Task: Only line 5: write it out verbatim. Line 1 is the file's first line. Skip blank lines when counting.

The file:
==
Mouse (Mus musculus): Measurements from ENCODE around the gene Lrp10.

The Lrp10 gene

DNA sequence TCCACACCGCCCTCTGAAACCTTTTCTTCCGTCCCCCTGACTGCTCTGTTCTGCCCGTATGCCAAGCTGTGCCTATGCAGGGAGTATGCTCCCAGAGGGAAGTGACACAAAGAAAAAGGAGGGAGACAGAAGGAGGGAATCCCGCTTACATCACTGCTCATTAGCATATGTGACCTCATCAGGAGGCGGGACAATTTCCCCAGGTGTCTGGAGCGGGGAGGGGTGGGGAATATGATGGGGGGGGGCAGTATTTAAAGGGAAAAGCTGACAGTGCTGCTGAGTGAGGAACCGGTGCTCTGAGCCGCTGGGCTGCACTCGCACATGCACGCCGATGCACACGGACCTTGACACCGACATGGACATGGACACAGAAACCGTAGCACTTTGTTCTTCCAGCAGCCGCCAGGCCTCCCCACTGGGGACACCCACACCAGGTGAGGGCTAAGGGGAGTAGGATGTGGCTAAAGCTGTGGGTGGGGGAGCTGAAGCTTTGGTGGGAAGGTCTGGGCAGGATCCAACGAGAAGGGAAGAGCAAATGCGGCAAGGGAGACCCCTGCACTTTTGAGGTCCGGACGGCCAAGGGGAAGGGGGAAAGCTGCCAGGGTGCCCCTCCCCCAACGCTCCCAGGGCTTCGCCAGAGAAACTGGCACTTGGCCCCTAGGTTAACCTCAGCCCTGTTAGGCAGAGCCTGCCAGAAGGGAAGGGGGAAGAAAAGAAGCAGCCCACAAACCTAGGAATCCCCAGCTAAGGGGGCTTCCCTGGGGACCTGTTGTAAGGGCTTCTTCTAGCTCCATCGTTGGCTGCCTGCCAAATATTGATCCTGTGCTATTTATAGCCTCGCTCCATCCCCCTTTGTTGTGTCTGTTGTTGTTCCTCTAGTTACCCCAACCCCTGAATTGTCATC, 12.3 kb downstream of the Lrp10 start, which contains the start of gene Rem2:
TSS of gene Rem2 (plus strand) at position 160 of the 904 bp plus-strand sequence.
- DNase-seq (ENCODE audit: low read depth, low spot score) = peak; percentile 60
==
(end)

- DNase-seq (ENCODE audit: low read depth, low spot score) = peak; percentile 60